Once inside, it is a friendly place, and a lot like any other library, except that people freely walk back and forth across an international border. There are no guards at this masking tape border, and people often pose and take pictures there, but when they leave, they must return to or stay in, their own side of the border. Both English and French are spoken, both currencies are accepted, and if it should come up, laws from both countries apply. Books in both languages sit side by side on the shelves, with one difference – the direction of the title on the spine is from top to bottom on books printed in the U.S., while French titles are written bottom-to-top.

In recent years, the library has served a new function as a place for families separated by borders, travel bans, and visas to reunite. This was especially true for Iranian families as President Trump’s travel ban prevented them from entering the United States.  Many Iranians had family already in the U.S. on either work or study visas that they had not seen for a long time. However, since these are generally single entry visas, they could not leave the U.S. to visit family in Iran, as they could not reenter upon their return. Someone heard about this unique library and got the idea that it could be a way for families to meet for a few hours. Word spread and dozens of Iranian families traveled to Canada to cross the border into the library to do just that. This was tolerated more than encouraged, and there was some resistance and tension from authorities on both sides of the border. However, these visits have been a moot point for the last year and a half as the Covid pandemic closed the library. In fact, the border itself is closed to all except for essential travel. Though in the process of reopening, the building will not be open to the public until the border is open again for non-essential travel.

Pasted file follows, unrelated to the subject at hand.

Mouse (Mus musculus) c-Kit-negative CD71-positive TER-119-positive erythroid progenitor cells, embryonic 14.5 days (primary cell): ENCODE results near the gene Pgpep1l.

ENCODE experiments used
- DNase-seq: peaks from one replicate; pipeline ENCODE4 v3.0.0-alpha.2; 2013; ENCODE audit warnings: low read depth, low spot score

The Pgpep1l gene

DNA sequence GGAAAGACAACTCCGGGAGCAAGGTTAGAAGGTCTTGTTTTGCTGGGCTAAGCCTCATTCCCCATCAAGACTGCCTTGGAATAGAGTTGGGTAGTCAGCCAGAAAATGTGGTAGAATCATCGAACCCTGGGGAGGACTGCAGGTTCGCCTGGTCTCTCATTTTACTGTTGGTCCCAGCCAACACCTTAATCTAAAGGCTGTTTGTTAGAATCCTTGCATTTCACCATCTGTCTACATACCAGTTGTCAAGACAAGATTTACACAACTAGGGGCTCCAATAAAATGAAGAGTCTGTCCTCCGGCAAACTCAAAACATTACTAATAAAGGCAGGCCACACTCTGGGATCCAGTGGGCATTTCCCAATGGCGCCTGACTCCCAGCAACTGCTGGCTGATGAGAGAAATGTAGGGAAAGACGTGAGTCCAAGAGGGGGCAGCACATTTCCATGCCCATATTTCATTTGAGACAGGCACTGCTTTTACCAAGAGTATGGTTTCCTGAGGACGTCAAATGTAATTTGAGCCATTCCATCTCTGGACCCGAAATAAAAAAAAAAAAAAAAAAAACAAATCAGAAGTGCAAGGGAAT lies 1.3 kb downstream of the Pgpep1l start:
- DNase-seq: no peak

Until Covid happened, Haskell Free Library and Opera House continued to operate as both a busy library and a fully booked opera house. It has been featured in countless publications and TV news spots around the world and people from all over come to see it and take photos of themselves straddling the border. In 1976, the U.S. portion was listed on the United States National Register of Historic Places, and in 1985, the Canada portion was named a National Historic Site of Canada, possibly the only instances of half a building being listed on national registers.

Read more about this unique library and see photos:

Haskell Free library & Opera House History website

Haskell Free Library and Opera House

Haskell Free Library and Opera House National Historic Site of Canada

The Haskell Free Library and Opera House: A Century of History on the Canada-U.S. Border

The U.S. Canada border runs through this tiny library

The U.S.-Canada Border Runs Directly through This Library

For some Iranian families separated by the travel ban, this border library offers brief moments of reunion

Books before borders: Letter from a library on the US-Canada boundary

A border runs through it: A tale of migration, separation, and reunification
A place where the travel ban doesn’t matter – (podcast)

YouTube Tour